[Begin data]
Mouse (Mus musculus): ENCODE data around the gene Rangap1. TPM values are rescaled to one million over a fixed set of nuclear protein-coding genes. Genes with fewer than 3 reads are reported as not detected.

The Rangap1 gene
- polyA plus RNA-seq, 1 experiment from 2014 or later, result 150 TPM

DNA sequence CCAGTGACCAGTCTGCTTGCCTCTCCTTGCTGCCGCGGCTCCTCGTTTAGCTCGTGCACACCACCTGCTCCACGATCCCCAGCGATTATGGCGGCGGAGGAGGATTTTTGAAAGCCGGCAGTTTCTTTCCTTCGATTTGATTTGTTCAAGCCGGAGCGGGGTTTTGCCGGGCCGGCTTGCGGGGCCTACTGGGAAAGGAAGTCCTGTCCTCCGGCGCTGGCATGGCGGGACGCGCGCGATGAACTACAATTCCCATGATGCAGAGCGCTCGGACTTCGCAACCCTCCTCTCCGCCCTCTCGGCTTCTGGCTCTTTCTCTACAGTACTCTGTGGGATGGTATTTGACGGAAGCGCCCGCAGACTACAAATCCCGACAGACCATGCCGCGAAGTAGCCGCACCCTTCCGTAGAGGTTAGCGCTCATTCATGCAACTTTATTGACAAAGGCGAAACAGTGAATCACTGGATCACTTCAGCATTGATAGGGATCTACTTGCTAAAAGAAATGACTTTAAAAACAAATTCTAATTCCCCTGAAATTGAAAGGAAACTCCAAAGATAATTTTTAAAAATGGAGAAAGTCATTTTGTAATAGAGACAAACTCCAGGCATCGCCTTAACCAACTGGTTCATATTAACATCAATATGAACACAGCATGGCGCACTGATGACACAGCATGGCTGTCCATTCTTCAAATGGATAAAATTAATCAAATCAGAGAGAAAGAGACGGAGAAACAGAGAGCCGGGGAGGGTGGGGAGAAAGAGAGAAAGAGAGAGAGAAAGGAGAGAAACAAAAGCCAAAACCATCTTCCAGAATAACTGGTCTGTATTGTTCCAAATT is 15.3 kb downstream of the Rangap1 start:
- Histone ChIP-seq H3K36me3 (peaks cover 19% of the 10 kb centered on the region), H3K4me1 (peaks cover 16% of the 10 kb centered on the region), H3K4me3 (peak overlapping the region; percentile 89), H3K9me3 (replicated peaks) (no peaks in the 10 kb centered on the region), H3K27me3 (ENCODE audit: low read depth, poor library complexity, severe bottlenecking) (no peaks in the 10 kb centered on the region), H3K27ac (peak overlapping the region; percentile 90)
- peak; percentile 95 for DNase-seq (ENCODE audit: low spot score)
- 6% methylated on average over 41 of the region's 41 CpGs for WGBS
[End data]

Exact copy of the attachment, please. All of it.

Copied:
Mouse (Mus musculus): ENCODE data around the gene Rangap1. TPM values are rescaled to one million over a fixed set of nuclear protein-coding genes. Genes with fewer than 3 reads are reported as not detected.

The Rangap1 gene
- polyA plus RNA-seq, 1 experiment from 2014 or later, result 150 TPM

DNA sequence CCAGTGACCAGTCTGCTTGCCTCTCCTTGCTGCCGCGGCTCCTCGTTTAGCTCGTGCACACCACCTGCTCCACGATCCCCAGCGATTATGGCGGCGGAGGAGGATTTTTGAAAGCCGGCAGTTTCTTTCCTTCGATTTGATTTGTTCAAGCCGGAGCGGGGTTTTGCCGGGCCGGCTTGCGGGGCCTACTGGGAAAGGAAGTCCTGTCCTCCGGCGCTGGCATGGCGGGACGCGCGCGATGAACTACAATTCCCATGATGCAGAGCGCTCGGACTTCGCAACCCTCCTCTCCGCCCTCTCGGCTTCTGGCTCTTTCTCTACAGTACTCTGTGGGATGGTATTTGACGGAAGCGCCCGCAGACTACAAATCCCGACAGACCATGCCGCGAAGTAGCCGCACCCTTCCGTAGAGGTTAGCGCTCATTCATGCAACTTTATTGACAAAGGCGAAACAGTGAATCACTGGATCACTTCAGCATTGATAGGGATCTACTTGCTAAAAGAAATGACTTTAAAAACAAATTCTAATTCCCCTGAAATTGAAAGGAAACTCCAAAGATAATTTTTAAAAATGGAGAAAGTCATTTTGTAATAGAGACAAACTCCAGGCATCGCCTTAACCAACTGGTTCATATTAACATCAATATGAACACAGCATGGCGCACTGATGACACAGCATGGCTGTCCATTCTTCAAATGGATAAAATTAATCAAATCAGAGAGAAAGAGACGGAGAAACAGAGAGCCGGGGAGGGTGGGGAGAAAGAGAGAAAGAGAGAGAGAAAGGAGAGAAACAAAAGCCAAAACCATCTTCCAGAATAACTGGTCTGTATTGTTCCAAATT is 15.3 kb downstream of the Rangap1 start:
- Histone ChIP-seq H3K36me3 (peaks cover 19% of the 10 kb centered on the region), H3K4me1 (peaks cover 16% of the 10 kb centered on the region), H3K4me3 (peak overlapping the region; percentile 89), H3K9me3 (replicated peaks) (no peaks in the 10 kb centered on the region), H3K27me3 (ENCODE audit: low read depth, poor library complexity, severe bottlenecking) (no peaks in the 10 kb centered on the region), H3K27ac (peak overlapping the region; percentile 90)
- peak; percentile 95 for DNase-seq (ENCODE audit: low spot score)
- 6% methylated on average over 41 of the region's 41 CpGs for WGBS